MiFID II is a piece of European legislation aimed at European financial markets. While this suggests its authority is geographically limited, the reality is that its impact is far-reaching. Not only will it impact trading across the globe, but its influence is likely to stretch into the culture of regulation more generally.
Non-European entities fall under MiFID II if they are either ‘beneficial’ or ‘exposed’: ‘beneficial’ because they are the beneficial owners of European-based companies or beneficiaries of funds of European investments, and ‘exposed’ because they may have exposures through MiFID II covered European assets that are held, bought, or sold on European regulated exchanges and platforms.
An obvious problem for such institutions is analyst research. MiFID II requires asset managers to unbundle research costs, no longer covering market analysis costs with trading fees. The panoply of services attached to trading must now therefore be bought and sold as separate services. The problem for US-based institutions is that brokers cannot receive direct payments for research unless they are formally registered as investment advisors, in theory meaning they will not be able to provide research for European clients.
To assist the transition, the Securities and Exchange Commission has just granted a 30-month grace period to all US brokerage firms, assuring the industry that it wouldn’t take action against firms not registered as investment advisors who received direct payments for research.
This essentially buys the SEC time to assess their next steps, during which one assumes they will ask an important question: why is the EU producing this regulation and not the US?
Supporters of MiFID II contend that Europe will emerge with a system described by BloombergView as “much better suited to modern investing”. Regulators will be equipped with a broader and clearer view of the industry, while the ultimate effect of unbundling research could drive down trading costs, improve the research quality, and give investors a better picture of how their money is being managed.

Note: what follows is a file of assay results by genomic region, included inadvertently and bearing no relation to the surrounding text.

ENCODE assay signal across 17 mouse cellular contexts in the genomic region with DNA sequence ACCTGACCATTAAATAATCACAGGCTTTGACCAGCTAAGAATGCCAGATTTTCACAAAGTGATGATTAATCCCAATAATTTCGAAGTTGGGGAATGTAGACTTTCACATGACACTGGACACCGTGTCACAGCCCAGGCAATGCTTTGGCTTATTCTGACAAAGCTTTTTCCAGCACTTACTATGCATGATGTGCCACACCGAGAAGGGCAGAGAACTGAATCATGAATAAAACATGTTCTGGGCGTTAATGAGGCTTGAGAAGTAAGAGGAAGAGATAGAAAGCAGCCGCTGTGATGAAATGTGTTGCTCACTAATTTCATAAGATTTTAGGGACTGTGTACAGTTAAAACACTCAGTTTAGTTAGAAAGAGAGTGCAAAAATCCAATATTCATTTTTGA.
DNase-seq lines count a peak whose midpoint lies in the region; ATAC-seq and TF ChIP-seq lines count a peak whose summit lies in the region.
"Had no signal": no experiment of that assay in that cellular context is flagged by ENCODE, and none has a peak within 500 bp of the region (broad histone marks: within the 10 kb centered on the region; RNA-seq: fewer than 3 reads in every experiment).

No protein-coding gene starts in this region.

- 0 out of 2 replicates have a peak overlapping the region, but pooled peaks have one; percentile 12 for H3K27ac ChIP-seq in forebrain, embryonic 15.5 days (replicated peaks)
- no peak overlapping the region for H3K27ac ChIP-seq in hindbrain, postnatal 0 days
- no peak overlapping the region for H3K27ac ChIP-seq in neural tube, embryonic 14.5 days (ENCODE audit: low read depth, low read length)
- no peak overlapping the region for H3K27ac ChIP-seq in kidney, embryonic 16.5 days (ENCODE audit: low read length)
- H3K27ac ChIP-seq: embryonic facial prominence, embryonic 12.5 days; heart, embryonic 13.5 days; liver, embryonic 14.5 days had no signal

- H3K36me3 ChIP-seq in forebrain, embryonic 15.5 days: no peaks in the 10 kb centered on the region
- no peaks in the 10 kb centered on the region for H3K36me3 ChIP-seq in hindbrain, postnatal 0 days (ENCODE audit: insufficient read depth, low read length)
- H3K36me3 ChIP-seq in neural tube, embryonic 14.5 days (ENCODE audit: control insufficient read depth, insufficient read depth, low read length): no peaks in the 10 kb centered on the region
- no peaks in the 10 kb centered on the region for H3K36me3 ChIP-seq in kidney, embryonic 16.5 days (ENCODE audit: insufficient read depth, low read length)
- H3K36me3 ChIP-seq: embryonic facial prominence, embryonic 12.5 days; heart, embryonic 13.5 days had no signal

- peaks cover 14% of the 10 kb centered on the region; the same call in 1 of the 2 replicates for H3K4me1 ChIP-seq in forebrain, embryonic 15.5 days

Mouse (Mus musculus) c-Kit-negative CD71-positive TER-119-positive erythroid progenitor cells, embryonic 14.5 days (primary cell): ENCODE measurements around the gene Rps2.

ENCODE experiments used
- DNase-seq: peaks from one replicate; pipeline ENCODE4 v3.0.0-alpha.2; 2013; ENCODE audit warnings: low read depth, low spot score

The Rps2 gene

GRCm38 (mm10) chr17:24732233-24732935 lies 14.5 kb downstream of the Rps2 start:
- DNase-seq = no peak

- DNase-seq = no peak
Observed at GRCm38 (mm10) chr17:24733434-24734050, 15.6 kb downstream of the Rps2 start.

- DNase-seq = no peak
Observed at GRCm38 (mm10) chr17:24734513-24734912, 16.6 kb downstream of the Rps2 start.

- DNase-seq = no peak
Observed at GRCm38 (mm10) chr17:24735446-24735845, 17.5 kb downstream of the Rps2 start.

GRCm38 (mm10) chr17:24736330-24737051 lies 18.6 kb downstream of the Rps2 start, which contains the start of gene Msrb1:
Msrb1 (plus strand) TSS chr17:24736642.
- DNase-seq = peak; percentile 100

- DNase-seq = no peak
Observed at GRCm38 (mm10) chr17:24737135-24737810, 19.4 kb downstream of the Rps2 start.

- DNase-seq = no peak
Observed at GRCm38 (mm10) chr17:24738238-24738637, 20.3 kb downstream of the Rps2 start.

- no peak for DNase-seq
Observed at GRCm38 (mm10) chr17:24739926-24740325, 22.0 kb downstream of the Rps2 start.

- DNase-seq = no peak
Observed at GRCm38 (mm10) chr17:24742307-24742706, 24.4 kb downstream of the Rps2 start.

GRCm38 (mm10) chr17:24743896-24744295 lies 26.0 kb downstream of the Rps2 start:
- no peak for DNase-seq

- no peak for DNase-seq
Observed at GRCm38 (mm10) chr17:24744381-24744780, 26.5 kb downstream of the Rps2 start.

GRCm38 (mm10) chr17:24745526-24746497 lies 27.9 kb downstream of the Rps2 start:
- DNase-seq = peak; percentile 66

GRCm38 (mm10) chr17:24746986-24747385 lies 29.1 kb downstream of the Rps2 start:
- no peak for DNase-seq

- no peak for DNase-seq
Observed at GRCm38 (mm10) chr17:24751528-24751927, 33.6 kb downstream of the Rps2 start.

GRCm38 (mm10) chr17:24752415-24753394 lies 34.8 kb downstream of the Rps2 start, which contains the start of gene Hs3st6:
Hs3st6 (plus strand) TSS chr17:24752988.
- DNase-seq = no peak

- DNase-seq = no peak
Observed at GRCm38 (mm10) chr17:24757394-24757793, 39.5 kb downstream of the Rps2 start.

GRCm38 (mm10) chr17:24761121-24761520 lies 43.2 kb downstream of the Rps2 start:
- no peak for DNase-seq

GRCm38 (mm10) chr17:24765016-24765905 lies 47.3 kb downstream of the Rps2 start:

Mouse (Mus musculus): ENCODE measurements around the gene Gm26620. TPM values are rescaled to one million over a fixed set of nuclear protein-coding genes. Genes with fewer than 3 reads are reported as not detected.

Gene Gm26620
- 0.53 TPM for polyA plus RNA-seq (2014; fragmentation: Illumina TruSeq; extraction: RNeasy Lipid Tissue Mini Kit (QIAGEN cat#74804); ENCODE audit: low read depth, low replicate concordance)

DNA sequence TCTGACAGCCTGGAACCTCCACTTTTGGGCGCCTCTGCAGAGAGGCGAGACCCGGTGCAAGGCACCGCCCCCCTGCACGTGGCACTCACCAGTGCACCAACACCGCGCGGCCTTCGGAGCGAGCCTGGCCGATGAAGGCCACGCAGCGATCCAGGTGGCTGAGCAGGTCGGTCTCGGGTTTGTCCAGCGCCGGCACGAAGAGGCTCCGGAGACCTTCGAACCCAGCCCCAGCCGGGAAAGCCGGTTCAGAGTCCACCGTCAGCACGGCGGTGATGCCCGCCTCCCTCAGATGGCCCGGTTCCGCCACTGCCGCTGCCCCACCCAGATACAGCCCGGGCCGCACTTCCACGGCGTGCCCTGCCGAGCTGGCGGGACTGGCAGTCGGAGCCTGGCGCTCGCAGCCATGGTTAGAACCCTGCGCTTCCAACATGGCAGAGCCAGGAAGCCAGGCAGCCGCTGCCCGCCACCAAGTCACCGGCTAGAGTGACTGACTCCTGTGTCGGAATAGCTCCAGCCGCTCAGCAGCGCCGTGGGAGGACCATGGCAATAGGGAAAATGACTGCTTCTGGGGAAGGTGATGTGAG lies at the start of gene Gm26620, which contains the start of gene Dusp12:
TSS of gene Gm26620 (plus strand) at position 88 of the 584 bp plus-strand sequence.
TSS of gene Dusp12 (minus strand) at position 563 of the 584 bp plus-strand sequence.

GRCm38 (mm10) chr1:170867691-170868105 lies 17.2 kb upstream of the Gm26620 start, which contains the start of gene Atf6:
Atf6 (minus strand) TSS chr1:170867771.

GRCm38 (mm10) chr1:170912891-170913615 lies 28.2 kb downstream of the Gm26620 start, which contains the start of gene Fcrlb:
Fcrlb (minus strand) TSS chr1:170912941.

Given all these advantages, it seems likely that other regulators will follow ESMA’s example. Larry Fink, chief executive of BlackRock, told the FT recently that “the trend… is probably movement towards that fiduciary standard worldwide”. So will the SEC follow ESMA on the path it has already started down?
Whether or not the US does follow suit is something that we shall just have to wait and see, but it raises the question of how change in the industry is driven. It doesn’t just come from regulators, but from investor demand.
The Council of Institutional Investors, which claims to be the ‘voice of corporate governance’ and have 120 members with combined assets exceeding $3tn, warned back in November 2017 that US institutional investors would be disadvantaged if they were unable to pay for research directly but their European peers could. Some take this further however, and argue not only that regulatory divergence might be problematic, but that there are genuinely beneficial reasons to adopt some of MiFID’s initiatives.
The SEC’s 30-month grace period simultaneously provides an opportunity for market participants themselves to assess the impact of MiFID II. One possible effect outside of Europe is a move towards increased ‘regulatory initiative’ on the part of firms, building on a growing trend of proactively adopting what they view to be the regulations that best serve their clients, even when they are not yet fully implemented across all the markets in which the firm might operate.
Unbundling research, or offering greater transparency, might be attractive to clients and prompt firms to implement these initiatives – whether or not they are required by the local regulator. Such a tendency may herald a significant cultural shift, whereby firms’ behaviour is less frequently prescribed by major pieces of top-down regulation and more often motivated by client needs. This can only be a good thing, as firms take greater responsibility for their role in the financial ecosystem.
The interconnectedness of global financial markets means that no market in one part of the world is completely unaffected by the regulation applicable in another. If this trend grows, it seems possible that the thrust of change in the industry will come less from the regulators than the regulated, and the clients whom they serve.
All market participants outside of the EU will be affected by MiFID II in some way. How the rest of the world chooses to respond to the gradual implementation of Europe’s new legislation is what will determine its real impact. This will not just consist of its quantitative impact on the balance sheet, or even of the attainment of its intended effects in the sphere of transparency, but in the qualitative bearing it could have on the manner in which our industry regulates itself on a global scale.